The challenges that children have endured during COVID-19 have sometimes been the quieter battle amidst the catastrophic loss of lives. However, those working with children know that life turning upside-down because of the pandemic has been extremely harmful to their emotional and physical health. Children’s daily routine and structure, which represent a sense of safety to them, has not returned in over a year.
With the loss of normalcy during COVID-19, the environmental conditions in which people are born, live, and work as they relate to unhealthy weight, race and ethnicity have been exposed and magnified.
The relationship between environmental conditions and obesity is well documented. Unfortunately, higher levels of obesity are seen in certain population groups with increased risk for COVID-19 infections. Unfavorable food environment (for example, challenges to access and the ability to afford nutritious foods, and increased access to higher-calorie diets), physical activity challenges (for example, increased sedentary activities and reduced opportunities for physical activity), as well as mental health due to isolation all increase risk for obesity. Given their financial difficulties, low-income families experience challenges to access and the ability to afford nutritious foods and are predisposed to foods that are low in nutrition and high in calories, which are commonly more affordable.
Looking at this from a numerical, objective perspective, the prevalence of pediatric obesity for children and adolescents aged 2-19 in 2017-2018 was 19.3%, affecting about 14.4 million children and adolescents. On average, the prevalence of overall obesity increased from 13.7% to 15.4% in a six-month period during the COVID-19 pandemic. Of additional concern was that the obesity prevalence most affected Hispanic and non-Hispanic Black patients.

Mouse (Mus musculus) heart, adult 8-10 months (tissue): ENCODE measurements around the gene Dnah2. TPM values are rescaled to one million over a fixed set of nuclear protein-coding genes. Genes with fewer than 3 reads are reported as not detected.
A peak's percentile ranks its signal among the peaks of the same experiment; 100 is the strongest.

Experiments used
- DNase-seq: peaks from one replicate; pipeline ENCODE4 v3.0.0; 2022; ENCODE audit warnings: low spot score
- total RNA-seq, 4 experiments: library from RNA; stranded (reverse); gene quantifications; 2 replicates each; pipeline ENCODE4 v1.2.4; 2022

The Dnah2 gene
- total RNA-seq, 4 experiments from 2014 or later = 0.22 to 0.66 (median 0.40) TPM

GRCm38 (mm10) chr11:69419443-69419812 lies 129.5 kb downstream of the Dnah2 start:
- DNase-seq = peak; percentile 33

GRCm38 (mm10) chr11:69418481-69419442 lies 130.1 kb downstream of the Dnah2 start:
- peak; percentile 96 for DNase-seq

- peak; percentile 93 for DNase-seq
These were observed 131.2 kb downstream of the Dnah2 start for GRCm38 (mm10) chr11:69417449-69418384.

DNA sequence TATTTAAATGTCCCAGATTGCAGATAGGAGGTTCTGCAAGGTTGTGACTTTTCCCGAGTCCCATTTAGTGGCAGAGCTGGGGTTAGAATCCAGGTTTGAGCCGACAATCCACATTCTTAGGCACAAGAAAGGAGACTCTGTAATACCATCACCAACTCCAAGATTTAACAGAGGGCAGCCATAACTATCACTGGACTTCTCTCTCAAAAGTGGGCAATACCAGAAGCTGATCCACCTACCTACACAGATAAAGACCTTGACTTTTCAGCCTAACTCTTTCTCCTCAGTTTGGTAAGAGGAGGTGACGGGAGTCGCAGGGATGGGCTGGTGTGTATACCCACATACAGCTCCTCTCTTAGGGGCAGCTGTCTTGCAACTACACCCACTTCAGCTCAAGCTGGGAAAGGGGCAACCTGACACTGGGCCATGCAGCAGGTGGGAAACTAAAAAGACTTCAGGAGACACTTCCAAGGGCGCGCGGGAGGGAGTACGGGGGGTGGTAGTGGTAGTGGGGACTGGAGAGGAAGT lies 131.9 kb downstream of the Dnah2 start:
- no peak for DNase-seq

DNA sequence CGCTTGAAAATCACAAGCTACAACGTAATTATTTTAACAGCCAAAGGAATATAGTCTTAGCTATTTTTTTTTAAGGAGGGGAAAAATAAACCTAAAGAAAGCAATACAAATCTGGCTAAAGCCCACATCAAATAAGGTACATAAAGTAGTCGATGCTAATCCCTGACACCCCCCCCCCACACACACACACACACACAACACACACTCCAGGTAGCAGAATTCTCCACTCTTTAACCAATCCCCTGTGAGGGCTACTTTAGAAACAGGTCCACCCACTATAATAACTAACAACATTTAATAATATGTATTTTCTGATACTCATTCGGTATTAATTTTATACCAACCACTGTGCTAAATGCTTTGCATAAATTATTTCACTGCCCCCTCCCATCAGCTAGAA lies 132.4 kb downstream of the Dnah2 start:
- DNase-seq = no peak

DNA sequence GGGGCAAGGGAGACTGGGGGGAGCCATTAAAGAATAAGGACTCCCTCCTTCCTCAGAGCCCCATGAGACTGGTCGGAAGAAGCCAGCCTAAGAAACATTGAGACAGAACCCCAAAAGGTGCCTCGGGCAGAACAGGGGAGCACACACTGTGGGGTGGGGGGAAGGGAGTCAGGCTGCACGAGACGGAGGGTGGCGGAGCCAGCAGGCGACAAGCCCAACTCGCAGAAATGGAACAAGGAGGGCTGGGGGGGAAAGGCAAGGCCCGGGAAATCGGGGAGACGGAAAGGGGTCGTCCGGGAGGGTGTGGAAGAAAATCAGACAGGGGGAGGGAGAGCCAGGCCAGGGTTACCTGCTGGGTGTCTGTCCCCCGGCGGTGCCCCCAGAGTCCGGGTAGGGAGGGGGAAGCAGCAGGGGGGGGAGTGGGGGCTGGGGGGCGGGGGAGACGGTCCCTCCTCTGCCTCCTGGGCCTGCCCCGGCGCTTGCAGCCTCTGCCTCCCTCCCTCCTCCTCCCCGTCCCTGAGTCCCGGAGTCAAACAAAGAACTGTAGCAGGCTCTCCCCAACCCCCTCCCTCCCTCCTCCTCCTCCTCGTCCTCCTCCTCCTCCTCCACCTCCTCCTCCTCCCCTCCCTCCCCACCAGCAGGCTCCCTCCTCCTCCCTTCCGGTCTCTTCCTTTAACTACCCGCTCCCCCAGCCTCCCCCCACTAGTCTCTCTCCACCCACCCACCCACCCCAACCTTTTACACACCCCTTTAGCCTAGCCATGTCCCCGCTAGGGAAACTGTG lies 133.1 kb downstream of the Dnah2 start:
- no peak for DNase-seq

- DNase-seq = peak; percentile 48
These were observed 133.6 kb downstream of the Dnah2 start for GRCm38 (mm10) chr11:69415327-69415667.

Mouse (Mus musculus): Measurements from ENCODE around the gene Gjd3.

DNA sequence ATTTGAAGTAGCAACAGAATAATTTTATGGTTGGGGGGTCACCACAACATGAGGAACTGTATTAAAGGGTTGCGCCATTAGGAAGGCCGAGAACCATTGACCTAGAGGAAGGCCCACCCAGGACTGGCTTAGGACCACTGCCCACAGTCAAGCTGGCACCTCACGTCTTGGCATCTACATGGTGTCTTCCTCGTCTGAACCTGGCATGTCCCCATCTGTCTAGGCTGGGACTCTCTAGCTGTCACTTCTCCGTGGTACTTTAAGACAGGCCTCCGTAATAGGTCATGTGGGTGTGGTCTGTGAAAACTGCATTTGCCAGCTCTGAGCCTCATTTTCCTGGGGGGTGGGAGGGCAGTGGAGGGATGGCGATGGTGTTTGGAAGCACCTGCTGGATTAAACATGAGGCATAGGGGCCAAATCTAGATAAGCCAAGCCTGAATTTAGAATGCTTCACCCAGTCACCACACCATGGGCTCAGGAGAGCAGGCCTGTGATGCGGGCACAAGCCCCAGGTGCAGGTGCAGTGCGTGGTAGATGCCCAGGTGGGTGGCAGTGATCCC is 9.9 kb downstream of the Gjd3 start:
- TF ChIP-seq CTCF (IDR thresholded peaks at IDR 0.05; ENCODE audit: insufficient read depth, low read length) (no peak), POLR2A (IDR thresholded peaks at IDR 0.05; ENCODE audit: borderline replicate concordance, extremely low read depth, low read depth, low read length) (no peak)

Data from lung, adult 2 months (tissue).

The pandemic, which caused job losses, remote schooling, limited physical activity, increased screen time and disrupted sleep cycles, has not only exacerbated a chronic illness, but has also strengthened the racial and ethnic disparities seen within obesity. This describes a pandemic within a pandemic.
Even under these conditions, families with obesity or those who are at risk for developing obesity can create healthy habits to combat the effects of the pandemic:
Establish day- and night-time routines, including meal and snack schedules. This will help to limit grazing between meals and reduce overall calorie intake.
Prepare family meals together. Eat more meals at home, instead of away from the home.
Encourage adequate hydration through water or other sugar-free alternatives (such as low or zero calorie drink mixes) instead of sweetened drinks, like soda and juices.
Incorporate daily physical activity, such as active play, walking, biking, or dancing.
Consult your child’s pediatrician regarding concerns about their health and/or implications caused by COVID-19.
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